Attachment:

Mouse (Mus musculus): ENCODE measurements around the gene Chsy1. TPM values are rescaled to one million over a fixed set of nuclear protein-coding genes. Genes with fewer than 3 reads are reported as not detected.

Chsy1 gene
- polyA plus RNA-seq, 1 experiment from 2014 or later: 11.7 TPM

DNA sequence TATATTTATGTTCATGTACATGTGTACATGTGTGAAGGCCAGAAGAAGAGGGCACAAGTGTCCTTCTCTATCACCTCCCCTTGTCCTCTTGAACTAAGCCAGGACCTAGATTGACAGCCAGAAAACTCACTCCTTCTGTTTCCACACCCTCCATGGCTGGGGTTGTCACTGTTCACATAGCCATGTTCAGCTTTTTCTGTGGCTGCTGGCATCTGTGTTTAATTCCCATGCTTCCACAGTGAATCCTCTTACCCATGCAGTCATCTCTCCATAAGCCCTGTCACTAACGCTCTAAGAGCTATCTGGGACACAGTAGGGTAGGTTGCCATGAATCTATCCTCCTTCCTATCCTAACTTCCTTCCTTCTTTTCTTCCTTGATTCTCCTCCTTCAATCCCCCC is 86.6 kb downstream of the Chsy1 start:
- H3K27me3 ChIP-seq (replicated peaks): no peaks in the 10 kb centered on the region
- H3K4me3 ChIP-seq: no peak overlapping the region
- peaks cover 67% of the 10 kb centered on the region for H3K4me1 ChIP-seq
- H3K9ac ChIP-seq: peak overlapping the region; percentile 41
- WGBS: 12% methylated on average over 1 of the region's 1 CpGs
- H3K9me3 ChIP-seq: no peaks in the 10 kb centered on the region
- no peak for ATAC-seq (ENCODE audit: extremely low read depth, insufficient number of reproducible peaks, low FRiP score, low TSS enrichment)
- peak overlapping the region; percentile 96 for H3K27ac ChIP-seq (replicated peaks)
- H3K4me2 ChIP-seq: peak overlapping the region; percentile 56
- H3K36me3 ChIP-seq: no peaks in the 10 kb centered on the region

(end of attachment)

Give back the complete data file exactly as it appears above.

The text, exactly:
Mouse (Mus musculus): ENCODE measurements around the gene Chsy1. TPM values are rescaled to one million over a fixed set of nuclear protein-coding genes. Genes with fewer than 3 reads are reported as not detected.

Chsy1 gene
- polyA plus RNA-seq, 1 experiment from 2014 or later: 11.7 TPM

DNA sequence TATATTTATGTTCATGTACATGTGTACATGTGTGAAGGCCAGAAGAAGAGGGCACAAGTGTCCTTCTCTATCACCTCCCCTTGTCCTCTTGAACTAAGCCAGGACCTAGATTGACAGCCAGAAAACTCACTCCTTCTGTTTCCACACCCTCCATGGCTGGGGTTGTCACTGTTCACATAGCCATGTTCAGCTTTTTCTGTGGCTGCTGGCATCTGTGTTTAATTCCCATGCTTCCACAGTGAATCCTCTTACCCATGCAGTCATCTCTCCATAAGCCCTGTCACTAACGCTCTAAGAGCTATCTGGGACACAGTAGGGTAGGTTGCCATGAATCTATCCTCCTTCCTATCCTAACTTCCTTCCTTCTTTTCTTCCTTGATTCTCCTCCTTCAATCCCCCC is 86.6 kb downstream of the Chsy1 start:
- H3K27me3 ChIP-seq (replicated peaks): no peaks in the 10 kb centered on the region
- H3K4me3 ChIP-seq: no peak overlapping the region
- peaks cover 67% of the 10 kb centered on the region for H3K4me1 ChIP-seq
- H3K9ac ChIP-seq: peak overlapping the region; percentile 41
- WGBS: 12% methylated on average over 1 of the region's 1 CpGs
- H3K9me3 ChIP-seq: no peaks in the 10 kb centered on the region
- no peak for ATAC-seq (ENCODE audit: extremely low read depth, insufficient number of reproducible peaks, low FRiP score, low TSS enrichment)
- peak overlapping the region; percentile 96 for H3K27ac ChIP-seq (replicated peaks)
- H3K4me2 ChIP-seq: peak overlapping the region; percentile 56
- H3K36me3 ChIP-seq: no peaks in the 10 kb centered on the region